Interview with paranormal romance author Tori Ridgewood

Today’s guest is paranormal romance
author Tori L. Ridgewood who is sharing a little about herself and her new
novel
Wind and Shadow: Book
One of the Talbot Trilogy.
Bio:
After her first heartbreak, Tori
found solace in two things: reading romance novels and listening to an
after-dark radio program called Lovers and Other Strangers. Throughout the
summer and fall of 1990, the new kid in town found reading fiction and writing
her own short stories gave her a much needed creative outlet. Determined to
become a published author, Tori amassed stacks of notebooks and boxes of
filed-away stories, most only half-finished before another idea would overtake
her and demand to be written down. Then, while on parental leave with her
second baby, one story formed and refused to be packed away. Between teaching
full-time, parenting, and life in general, it would take almost seven years
before the first novel in her first trilogy would be completed. In the process,
Tori finally found her stride as a writer.
At present, on her off-time, Tori not
only enjoys reading, but also listening to an eclectic mix of music as she
walks the family dog (Skittles), attempts to turn her thumb green, or makes
needlework gifts for her friends and family members. She loves to travel,
collect, and make miniature furniture, and a good cup of tea during a
thunderstorm or a blizzard. Under it all, she is always intrigued by history,
the supernatural, vampire, and shapeshifter mythology, romance, and other
dangers.
Tori is currently working on Crystal and Wand: Book Three of The Talbot
Trilogy
. She lives in Kirkland Lake, Ontario, Canada with her husband and
two children. She is a full-time teacher at a local high school.
Welcome,
Tori. Please tell us about your current release.
Wind and Shadow is a
paranormal romance about a good witch and a malevolent vampire. Petite and
red-headed Rayvin Woods, a photographer by trade, has always been able to do
magick but has hidden her abilities from the world, trying to live a normal
life. After a series of misadventures, she is forced to return to her hometown
in northeastern Ontario, arriving at the same time that the bloodthirsty and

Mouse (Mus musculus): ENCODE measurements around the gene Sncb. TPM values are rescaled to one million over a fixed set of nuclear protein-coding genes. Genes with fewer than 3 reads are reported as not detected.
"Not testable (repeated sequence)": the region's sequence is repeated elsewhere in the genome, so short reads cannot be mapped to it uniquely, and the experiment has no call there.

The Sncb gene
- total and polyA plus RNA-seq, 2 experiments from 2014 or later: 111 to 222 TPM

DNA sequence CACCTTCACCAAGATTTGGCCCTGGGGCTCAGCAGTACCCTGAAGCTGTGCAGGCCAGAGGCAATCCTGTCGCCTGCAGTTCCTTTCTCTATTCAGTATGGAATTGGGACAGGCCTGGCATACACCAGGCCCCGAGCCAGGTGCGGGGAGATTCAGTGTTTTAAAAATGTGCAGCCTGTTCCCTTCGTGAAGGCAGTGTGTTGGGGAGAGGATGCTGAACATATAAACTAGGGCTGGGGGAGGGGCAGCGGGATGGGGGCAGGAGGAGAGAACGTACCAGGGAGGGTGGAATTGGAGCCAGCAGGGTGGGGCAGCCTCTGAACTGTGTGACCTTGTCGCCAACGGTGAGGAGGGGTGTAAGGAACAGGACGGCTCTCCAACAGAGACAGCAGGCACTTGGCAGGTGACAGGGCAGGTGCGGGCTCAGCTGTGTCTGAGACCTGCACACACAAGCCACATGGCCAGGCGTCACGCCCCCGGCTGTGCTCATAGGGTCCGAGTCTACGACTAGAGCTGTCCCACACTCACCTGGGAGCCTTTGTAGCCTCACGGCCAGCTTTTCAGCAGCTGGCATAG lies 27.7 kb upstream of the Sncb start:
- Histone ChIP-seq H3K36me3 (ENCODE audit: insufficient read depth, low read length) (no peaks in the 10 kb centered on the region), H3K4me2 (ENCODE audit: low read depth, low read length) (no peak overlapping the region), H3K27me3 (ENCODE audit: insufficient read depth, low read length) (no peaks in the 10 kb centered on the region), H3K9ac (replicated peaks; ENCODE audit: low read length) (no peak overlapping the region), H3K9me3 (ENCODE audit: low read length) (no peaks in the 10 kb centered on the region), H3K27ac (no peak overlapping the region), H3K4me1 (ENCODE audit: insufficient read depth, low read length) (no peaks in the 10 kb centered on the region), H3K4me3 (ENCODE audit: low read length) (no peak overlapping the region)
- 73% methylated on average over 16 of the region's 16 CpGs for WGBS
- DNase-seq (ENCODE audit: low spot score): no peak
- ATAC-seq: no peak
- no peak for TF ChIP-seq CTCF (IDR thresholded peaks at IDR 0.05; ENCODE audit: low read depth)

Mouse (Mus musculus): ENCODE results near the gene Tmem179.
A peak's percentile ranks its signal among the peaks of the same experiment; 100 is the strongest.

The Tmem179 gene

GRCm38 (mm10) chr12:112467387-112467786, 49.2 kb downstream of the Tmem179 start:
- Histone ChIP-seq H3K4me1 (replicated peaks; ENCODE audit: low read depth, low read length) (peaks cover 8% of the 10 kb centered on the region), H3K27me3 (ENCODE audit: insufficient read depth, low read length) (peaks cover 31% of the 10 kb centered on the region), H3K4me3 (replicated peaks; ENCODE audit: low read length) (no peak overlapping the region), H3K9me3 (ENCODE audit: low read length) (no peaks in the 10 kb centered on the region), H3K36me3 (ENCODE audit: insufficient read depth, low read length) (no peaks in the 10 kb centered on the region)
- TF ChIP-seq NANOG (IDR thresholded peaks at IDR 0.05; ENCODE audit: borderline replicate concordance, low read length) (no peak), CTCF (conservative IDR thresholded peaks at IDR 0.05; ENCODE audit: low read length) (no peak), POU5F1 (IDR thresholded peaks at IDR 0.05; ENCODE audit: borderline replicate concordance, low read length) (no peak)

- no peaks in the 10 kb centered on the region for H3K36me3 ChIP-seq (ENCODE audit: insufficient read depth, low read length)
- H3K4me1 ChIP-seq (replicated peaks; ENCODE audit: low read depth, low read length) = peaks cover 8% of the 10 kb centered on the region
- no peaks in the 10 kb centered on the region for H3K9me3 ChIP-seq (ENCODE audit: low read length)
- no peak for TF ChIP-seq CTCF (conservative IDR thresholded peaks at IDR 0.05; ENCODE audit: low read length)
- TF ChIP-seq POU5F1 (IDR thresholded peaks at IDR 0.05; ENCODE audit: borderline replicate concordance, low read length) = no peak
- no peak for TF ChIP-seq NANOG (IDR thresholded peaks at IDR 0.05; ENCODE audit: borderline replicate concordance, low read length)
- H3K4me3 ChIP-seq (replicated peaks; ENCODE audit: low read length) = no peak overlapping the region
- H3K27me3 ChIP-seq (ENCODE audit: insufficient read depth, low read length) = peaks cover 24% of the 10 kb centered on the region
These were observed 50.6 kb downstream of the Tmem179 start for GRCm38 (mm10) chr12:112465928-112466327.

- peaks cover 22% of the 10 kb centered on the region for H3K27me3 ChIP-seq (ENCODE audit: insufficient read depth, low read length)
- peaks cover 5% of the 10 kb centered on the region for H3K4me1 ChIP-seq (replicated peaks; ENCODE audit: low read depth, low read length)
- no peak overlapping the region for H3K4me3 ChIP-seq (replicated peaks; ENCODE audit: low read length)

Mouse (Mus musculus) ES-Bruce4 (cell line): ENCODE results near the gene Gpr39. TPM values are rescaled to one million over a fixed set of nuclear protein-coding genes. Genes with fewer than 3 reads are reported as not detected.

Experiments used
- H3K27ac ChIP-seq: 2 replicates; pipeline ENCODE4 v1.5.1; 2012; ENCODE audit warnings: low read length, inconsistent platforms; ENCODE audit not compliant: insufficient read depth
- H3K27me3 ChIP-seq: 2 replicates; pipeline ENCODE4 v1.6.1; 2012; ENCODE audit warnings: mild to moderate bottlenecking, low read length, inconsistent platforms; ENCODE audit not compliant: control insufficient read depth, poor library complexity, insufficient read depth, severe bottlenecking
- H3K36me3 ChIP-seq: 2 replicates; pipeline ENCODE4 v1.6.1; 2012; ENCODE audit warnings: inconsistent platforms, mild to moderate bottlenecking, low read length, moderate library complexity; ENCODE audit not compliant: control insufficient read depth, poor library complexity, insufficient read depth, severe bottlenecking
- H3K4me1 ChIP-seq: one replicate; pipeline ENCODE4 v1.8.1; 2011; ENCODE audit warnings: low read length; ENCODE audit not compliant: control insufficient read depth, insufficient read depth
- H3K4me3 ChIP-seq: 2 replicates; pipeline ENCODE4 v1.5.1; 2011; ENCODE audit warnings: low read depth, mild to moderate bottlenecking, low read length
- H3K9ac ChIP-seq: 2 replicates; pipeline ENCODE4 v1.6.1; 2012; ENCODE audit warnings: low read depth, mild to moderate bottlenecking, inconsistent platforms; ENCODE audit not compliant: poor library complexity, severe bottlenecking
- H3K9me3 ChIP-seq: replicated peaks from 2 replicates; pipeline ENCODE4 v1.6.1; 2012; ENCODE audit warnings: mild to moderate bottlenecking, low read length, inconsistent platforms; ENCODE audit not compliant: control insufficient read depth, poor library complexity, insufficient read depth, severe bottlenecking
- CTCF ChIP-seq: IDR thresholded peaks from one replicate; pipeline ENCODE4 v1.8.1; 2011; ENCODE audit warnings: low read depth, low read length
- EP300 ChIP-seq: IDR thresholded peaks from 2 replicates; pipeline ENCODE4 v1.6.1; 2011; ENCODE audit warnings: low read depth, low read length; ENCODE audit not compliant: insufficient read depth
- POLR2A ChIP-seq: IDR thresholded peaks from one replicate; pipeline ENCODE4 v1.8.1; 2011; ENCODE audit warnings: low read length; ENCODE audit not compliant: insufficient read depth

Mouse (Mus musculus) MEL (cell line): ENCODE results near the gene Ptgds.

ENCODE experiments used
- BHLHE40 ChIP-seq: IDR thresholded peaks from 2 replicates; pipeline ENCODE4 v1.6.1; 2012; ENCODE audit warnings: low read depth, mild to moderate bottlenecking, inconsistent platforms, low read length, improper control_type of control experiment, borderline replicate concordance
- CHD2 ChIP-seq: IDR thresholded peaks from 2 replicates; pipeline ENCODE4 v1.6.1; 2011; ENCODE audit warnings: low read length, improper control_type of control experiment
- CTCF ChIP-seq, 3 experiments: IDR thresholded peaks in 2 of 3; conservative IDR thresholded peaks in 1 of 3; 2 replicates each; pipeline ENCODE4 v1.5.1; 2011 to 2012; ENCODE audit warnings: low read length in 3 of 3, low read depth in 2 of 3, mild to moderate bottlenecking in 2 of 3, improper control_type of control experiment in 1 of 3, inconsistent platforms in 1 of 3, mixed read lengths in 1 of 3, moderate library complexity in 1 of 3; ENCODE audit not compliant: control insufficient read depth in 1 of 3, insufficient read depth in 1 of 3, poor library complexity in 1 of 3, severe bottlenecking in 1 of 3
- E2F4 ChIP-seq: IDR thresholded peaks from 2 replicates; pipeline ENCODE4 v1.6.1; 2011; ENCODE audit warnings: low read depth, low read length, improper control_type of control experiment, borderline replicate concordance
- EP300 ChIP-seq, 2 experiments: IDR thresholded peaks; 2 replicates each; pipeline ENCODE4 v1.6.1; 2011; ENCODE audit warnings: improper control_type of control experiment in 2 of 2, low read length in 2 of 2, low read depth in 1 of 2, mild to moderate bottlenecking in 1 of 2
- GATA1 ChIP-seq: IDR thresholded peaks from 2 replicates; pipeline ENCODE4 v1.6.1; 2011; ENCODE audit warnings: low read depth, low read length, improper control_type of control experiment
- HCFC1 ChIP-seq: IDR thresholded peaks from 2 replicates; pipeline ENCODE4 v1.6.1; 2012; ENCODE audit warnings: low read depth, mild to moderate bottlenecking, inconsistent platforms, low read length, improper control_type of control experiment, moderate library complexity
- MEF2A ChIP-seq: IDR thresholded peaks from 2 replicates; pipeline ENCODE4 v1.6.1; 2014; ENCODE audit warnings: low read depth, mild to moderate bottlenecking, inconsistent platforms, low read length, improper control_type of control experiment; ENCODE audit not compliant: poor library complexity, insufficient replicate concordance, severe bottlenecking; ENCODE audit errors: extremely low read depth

evil Malcolm de Sade breaks free of his prison in a collapsed mine under the
main street. His plan, after a year of being trapped underground, is to create
a trap for another witch he obsesses over, a married artist named Charlotte
Fanning Mahonen who is away on her honeymoon when he escapes. De Sade wants to
use the people of the town to create his coven in order to capture Charlotte
and kill her husband when she returns. Soon, Rayvin finds herself also a target
of de Sade’s plans, but at least she is able to fight back. She looks to
policeman Grant Michaels for help, though it’s difficult to convince him and to
ignore her growing attraction to the tall, dark, and handsome man, her former
high school crush.

Wind and Shadow: Book One of the Talbot Trilogyfollows the novella, “Mist and Midnight”, which was published as part of the Midnight Thirsts
anthology in 2011 by Melange Books and is now available as a single. The
trilogy as a whole is set in the fictional town of Talbot, Ontario, located
near the non-fiction body of water called Lake Temiskaming, close to the
Ontario-Quebec border. The protagonists of “Mist and Midnight”, Charlotte and
Pike Mahonen, appear briefly in Wind and
Shadow
but will have a stronger presence and role in Book Two: Blood and Fire (due for release in February 2014) and Book Three: Crystal and Wand (due for
release in June 2014).

What
inspired you to write this book?
Much
of Wind and Shadow came from a
combination of my movie-buff tendencies, my love for the paranormal, and a
place where I lived as an adolescent.
Firstly, part of my
impetus for writing this trilogy is as a response to Twilight.  I’m a big fan of
the Twilight Saga, both books and films, but at the same time, I can pick it
apart and talk about problems I see in it. 
So as Wind and Shadow
developed, I began to see it as my answer to Stephenie Meyers.  A kind of argument, if you will. I’m also a
huge admirer of the film “Practical Magic” and the book on which is was based,
written by Alice Hoffman. My witches are rather reflective of Sally and Gillian
Owens and their abilities. There’s a terrific Showcase series that I follow as
well, called “Lost Girl”, which involves a host of supernatural characters, and
a lot of my work in Wind and Shadow
and the rest of the trilogy was inspired by that show.